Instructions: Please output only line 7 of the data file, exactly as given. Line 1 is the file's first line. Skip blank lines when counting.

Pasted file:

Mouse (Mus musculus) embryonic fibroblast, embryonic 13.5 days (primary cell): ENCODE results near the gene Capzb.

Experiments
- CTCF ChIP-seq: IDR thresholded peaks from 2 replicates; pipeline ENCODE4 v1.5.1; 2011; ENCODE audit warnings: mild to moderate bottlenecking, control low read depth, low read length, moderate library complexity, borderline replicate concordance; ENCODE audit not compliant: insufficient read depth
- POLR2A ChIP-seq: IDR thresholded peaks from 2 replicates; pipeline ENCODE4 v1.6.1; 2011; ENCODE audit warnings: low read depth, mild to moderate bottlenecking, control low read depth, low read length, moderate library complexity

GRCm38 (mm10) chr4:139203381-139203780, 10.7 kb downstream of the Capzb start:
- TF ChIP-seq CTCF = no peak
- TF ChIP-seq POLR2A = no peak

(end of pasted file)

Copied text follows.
- TF ChIP-seq POLR2A = no peak